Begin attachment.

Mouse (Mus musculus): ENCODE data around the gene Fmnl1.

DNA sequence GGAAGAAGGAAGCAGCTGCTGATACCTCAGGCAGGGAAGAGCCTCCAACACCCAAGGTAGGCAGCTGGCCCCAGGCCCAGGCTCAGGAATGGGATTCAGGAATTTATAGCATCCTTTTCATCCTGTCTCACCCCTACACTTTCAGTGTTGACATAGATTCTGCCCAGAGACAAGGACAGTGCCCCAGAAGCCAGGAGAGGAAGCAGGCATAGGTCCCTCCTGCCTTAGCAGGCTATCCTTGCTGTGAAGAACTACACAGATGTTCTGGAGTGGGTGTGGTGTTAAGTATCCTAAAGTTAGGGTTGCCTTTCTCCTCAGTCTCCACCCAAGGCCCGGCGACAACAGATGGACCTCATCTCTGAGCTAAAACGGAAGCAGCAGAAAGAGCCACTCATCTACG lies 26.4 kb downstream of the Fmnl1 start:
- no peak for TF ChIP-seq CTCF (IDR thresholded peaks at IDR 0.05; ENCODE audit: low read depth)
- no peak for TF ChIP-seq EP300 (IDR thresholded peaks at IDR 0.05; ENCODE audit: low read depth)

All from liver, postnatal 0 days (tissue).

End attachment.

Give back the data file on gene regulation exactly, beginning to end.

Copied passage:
Mouse (Mus musculus): ENCODE data around the gene Fmnl1.

DNA sequence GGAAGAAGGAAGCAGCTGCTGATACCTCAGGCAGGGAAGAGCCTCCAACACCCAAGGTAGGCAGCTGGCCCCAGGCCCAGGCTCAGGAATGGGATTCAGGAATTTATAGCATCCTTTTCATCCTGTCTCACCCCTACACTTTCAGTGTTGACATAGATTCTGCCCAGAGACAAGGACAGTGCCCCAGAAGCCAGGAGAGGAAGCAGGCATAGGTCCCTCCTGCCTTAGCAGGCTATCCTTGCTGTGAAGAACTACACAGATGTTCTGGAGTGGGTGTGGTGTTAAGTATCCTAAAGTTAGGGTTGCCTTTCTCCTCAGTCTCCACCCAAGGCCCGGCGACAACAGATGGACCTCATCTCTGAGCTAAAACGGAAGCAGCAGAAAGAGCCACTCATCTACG lies 26.4 kb downstream of the Fmnl1 start:
- no peak for TF ChIP-seq CTCF (IDR thresholded peaks at IDR 0.05; ENCODE audit: low read depth)
- no peak for TF ChIP-seq EP300 (IDR thresholded peaks at IDR 0.05; ENCODE audit: low read depth)

All from liver, postnatal 0 days (tissue).